Mark Drakeford calls himself 'Prime Minister of Wales'
We use your sign-up to provide content in ways you’ve consented to and to improve our understanding of you. This may include adverts from us and 3rd parties based on our understanding. You can unsubscribe at any time. More info
People from across the UK will head out on Thursday to cast their vote in the local elections. Thousands of seats are up for grabs in England, Wales and Scotland, while those in Northern Ireland will vote for 90 members of the country’s devolved assembly. Pollsters and experts have touted several seats as “ones to watch”, as the ruling parties prepare to battle it out with their rivals for control.
In Wales, the Labour Party is tipped for a serious contest by Plaid Cymru and the Welsh Green Party who have forged an alliance to “bring a new kind of politics to Cardiff”.
Welsh Labour has both deep political and cultural ties to Wales — especially in the Valleys — where the industrial revolution saw its emergence as an inseparable partner of the people.
But with the decline of industry and empty mines across the country, Welsh Labour too has in recent years fallen into decline — although the country continues to vote for a Labour Government each general election, something that has happened for more than 100 years.
Adam Price, leader of Plaid Cymru, the only major party in Wales to advocate Welsh independence, believes the tide is turning and the local elections are a precursor for future nationwide elections.
Speaking exclusively to Express.co.uk, he said people are growing “tired of Westminster” and realising that there were “alternatives” like Plaid.
Mr Price said: “At a local government level we are challenging Labour in those areas where they are running the local authorities, and we’re getting a lot of support from former Labour voters that are actually very disgruntled with the lack of leadership at a local level.
“We’ve had a very energetic campaign in Cardiff, a city that feels that Labour has lost a sense of its values — a party they feel has become very corporate, building over every piece of green land and tearing down many historic buildings against the wishes of local people.
“Even in the Valleys areas where Labour has been in power for pretty much over 100 years, a lot of people there are reaching out to Plaid because they feel the Labour Party is departing from its core values and isn’t the party of old.”
Reports suggest that people in Wales are not only fed up with Welsh Labour, as Mr Price suggests, but also with the repeated scandals that have hit the Conservative Party and Westminster in recent months.
JUST IN: The 2 clear signs that Vladimir Putin is suffering with ill health
In early April, Prime Minister Boris Johnson and the Chancellor of the Exchequer Rishi Sunak were fined after the Metropolitan Police concluded that they had broken the law by attending a gathering at No 10.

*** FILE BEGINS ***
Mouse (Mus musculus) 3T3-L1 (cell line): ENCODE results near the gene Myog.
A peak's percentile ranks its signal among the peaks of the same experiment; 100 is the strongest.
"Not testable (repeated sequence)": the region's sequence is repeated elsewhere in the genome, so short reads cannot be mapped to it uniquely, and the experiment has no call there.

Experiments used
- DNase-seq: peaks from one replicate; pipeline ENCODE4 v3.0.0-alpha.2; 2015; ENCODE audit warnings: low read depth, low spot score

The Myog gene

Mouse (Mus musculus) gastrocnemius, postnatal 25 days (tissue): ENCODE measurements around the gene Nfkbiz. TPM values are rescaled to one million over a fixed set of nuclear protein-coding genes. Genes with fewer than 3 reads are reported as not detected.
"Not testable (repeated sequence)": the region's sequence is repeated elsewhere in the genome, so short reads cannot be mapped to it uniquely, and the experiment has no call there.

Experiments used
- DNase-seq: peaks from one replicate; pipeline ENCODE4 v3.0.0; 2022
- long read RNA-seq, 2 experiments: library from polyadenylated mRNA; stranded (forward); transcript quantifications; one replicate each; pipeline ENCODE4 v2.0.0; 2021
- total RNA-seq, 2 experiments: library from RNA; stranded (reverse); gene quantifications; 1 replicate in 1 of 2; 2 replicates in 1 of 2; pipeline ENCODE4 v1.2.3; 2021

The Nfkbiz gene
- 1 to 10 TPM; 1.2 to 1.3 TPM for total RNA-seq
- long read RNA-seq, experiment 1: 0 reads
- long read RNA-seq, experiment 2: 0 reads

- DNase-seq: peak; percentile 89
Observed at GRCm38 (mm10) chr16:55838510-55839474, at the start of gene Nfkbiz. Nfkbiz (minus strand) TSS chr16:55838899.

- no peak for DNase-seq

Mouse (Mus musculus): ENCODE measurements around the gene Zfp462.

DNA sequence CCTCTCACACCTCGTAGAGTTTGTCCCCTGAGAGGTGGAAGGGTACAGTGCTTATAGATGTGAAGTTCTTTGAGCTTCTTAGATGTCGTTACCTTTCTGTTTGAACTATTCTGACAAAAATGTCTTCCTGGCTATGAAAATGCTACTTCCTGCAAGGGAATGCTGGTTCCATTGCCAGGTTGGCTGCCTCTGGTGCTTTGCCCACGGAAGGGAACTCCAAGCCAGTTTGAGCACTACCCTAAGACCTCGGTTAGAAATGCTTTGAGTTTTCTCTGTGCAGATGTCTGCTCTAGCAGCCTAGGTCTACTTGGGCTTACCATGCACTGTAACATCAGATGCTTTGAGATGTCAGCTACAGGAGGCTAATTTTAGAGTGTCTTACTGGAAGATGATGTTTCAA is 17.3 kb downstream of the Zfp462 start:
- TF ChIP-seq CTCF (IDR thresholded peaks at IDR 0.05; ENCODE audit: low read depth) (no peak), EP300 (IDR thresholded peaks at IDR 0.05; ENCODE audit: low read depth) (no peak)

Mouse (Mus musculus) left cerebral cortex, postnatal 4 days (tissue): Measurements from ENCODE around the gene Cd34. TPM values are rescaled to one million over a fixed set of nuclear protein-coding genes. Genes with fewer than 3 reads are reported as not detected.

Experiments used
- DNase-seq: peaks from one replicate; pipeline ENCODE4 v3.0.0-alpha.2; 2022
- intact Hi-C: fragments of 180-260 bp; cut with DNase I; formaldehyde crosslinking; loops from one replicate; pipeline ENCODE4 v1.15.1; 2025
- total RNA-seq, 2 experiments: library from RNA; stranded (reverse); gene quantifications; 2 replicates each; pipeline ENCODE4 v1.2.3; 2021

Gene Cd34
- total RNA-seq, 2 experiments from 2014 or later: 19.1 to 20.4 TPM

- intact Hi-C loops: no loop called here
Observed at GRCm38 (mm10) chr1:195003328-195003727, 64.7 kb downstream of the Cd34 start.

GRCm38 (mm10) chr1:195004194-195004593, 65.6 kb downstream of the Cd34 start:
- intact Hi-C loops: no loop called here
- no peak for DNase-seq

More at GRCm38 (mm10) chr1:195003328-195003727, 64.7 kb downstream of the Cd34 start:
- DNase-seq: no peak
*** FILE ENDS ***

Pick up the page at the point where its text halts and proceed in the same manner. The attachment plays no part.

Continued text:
Further parties — part of the so-called ‘Partygate’ saga — are said to have taken place in No 10 and other Government buildings.
The Tories have also been marred by the conduct of their own MPs, most recently Neil Parish who was suspended and later resigned after being caught watching pornography in the House of Commons.
Despite this, Labour has only recently taken a clear lead over the Tories — and even this is only by a gap of six percentage points ahead, according to YouGov.
GB News: Nigel Farage witnesses migrants throwing phones into Channel [REPORT]
Nicola Sturgeon rattled over Scottish IndyRef2 support [INSIGHT]
Would the EU’s new expansion plans have grown support for Brexit? [ANALYSIS]
Mr Price said continued scandals by the Tories and lack of leadership by Labour was a “fantastic opportunity” for Plaid to have conversations with new voters.
He continued: “And that’s we’re actually seeing — not just traditional Labour voters in those Labour areas who are attracted by Plaid’s positive program, but also Tory voters who are looking at what’s happening in Westminster and are completely disgusted by the state of British politics and everything that’s been going on.
“I think they really value the fact that in Wales they have another option, they don’t just have to think about the traditional Westminster parties, they have in Plaid Cymru a party that’s community-based, built and unfolded by volunteers.
“There are no oligarchs in Wales that I’m aware of and they’re certainly not funding Plaid Cymru.
“Generally, there is a lot of warmth for Plaid out there at the moment, partly because people are looking at traditional politics and the culture of Westminster, and partly because they’re looking at us and seeing something that is refreshingly different.”
He added: “People are tired of Westminster.”
Yet, while Mr Price says Plaid is enjoying a surge in support, the party has not been without its own problems.
It recently suspended Trystan Lewis, a councillor for Conwy County council, after he stood against another Plaid member, Susan Lloyd-Williams, who has represented the area for Plaid since 2008 but recently moved from the area.
Mr Price was also recently quizzed by Plaid’s former leader Leanne Wood after she called for MP Jonathan Edwards to be permanently excluded from the party after he was cautioned for assault at his home in May 2020.
Mr Edwards currently sits as an independent after he was suspended for a year by Plaid but remains a member of the party.
Source: Read Full Article